The origin and 9:7 MMR dynamics of the Kepler-29 system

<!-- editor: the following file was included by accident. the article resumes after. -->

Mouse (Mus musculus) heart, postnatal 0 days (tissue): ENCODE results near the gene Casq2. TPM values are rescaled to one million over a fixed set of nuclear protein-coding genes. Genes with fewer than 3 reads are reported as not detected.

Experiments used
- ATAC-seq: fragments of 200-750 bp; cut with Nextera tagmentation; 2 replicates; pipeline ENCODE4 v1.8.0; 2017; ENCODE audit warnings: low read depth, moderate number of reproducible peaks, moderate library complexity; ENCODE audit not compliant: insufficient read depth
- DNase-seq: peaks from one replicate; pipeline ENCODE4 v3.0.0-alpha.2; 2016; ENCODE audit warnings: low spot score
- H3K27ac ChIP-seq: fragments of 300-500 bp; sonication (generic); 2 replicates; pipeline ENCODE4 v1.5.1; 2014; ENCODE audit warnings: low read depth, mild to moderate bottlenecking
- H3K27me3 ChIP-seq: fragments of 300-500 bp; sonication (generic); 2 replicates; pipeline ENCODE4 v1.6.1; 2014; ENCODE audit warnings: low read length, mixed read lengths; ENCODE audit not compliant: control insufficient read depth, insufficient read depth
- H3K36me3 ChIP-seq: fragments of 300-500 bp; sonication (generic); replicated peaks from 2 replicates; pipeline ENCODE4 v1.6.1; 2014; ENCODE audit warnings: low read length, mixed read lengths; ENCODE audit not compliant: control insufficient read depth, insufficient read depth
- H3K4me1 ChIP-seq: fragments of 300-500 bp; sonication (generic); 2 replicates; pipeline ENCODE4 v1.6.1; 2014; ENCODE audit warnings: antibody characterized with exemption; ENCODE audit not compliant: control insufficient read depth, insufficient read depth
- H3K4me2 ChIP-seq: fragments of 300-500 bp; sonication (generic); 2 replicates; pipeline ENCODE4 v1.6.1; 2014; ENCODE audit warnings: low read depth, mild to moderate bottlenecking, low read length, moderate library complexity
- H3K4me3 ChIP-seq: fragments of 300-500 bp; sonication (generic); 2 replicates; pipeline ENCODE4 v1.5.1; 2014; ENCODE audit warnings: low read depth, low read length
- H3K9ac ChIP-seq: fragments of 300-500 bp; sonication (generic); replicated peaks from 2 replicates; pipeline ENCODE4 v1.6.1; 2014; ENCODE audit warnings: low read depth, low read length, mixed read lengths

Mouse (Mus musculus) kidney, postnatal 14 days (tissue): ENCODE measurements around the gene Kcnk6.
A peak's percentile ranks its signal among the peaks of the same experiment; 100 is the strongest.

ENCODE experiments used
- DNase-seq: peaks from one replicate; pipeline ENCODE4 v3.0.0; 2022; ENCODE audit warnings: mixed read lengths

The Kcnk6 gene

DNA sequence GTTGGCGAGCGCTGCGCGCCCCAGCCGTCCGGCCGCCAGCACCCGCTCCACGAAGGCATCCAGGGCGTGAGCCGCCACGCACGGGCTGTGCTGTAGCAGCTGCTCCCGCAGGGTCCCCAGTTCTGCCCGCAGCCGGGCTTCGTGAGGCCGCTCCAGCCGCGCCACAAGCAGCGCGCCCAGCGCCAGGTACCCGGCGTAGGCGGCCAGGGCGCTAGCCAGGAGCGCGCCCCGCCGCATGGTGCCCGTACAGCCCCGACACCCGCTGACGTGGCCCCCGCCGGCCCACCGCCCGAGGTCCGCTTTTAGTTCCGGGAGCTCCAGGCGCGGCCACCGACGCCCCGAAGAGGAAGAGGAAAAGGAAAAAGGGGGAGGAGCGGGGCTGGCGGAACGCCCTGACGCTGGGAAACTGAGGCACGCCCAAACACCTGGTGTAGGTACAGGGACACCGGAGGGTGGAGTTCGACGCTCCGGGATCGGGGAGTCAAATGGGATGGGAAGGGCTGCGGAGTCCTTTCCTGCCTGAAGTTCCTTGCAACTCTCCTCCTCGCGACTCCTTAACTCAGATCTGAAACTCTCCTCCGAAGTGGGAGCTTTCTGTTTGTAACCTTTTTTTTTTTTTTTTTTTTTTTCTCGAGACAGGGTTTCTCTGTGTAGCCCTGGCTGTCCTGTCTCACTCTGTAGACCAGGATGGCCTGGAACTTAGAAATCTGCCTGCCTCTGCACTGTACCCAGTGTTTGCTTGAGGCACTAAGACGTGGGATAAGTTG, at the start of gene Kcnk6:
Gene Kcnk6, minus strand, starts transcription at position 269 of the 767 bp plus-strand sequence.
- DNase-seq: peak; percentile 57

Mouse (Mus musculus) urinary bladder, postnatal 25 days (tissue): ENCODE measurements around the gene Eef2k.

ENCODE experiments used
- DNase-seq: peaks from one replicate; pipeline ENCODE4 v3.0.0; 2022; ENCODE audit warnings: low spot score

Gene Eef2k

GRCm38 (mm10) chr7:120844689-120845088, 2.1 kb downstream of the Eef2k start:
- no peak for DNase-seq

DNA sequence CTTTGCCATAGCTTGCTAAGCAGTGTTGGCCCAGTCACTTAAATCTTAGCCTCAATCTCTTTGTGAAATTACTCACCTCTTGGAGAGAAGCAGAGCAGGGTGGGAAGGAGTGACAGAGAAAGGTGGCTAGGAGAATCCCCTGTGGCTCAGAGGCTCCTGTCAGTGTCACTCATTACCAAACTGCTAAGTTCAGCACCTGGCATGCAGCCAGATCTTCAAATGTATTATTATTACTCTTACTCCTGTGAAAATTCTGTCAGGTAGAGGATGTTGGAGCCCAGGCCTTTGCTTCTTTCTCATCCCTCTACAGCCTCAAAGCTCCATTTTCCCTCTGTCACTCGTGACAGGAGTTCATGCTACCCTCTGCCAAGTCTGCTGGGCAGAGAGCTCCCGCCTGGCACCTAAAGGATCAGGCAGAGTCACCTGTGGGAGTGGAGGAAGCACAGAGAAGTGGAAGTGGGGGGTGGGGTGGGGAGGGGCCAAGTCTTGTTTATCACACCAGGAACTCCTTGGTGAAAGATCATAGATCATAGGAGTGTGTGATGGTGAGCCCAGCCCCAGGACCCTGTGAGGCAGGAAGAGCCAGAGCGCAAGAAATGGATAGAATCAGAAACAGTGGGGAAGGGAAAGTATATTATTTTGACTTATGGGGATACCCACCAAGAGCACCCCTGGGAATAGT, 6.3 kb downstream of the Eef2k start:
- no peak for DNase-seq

We analyse the transit timing variation measurements of a system of two super-Earths detected as Kepler-29, in order to constrain the planets' masses and orbital parameters. A dynamical analysis of the best-fitting configurations constrains the masses to be ∼6 and ∼5 Earth masses for the inner and the outer planets, respectively. The analysis also reveals that the system is likely locked in the 9:7 mean motion resonance. However, a variety of orbital architectures regarding eccentricities and the relative orientation of orbits is permitted by the observations as well as by stability constraints. We attempt to find configurations preferred by the planet formation scenarios as an additional, physical constraint. We show that configurations with low eccentricities and anti-aligned apsidal lines of the orbits are a natural and most likely outcome of the convergent migration. However, we show that librations of the critical angles are not necessary for the Kepler-29 system to be dynamically resonant, and such configurations may be formed on the way of migration as well. We argue, on the other hand, that aligned configurations with e ≳ 0.03 may be not consistent with the migration scenario.